Therefore, consumers and employees must have knowledge of the data that is collected and stored by any organization. The importance of privacy notifications forms the backbone of GDPR, so it’s important to note that this applies to a company’s web applications and internal environments.
What does this mean for your organization?
Internal compliance usually refers to the personal data that organizations have on their own employees. In many cases, organizations should work with their Human Resources (HR) department to provide every employee with a notice on what information they have on file and how that data being used. For example, the Finance department has access to an employee’s National Identification Number as that information is needed for payroll purposes.
Although employees have the right to ask their company not to have certain information on file, organizations also have the ability to opt out if the request is deemed unreasonable. It is also important for organizations, and employees, to note that local laws override GDPR.
In order to fully protect the data of your employees as well as your customers, businesses should look into applying the Principle of Least Privilege for limited access control. This reduces the potential attack surface by promoting minimal user profile privileges and reducing computer system authorities to the least authority required. However, there is one step before protecting the data that is even more crucial.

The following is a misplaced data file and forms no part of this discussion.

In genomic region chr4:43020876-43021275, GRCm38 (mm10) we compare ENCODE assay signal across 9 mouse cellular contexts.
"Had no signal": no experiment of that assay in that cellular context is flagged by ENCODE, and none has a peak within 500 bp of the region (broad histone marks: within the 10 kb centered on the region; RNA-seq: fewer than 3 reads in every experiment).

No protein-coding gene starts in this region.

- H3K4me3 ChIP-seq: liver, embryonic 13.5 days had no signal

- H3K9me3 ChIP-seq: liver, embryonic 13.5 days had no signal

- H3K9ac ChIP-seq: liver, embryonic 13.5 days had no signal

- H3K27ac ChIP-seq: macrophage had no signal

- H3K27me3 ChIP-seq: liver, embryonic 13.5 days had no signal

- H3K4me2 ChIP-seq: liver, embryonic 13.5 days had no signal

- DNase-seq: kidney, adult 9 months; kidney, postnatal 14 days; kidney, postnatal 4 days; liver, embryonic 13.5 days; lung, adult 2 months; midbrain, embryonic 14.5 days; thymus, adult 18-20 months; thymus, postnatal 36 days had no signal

“Businesses need to know what data they have and where it’s located. You cannot protect what you don’t know about,” Charles Karstadt states. “I recommend performing a comprehensive audit of your environment to identification data and where your data is located. Once you have this information, apply the Principle of Least Privilege so that only the persons who absolutely must access this information in order to fulfill their job requirements can access it.”
There are additional steps businesses can take to better protect the data they have, such as:
- Ensure that corporate policies enunciate your organization’s privacy requirements.
- Utilize “Privacy by Design”. Just like security, privacy should be a key requirement throughout the lifecycle of all applications.
- Have an incident response plan in place as well as a disaster recovery plan. Identify all policies clearly on steps to be taken for all elements of data handling and communicate these measures to all those in charge of incident response.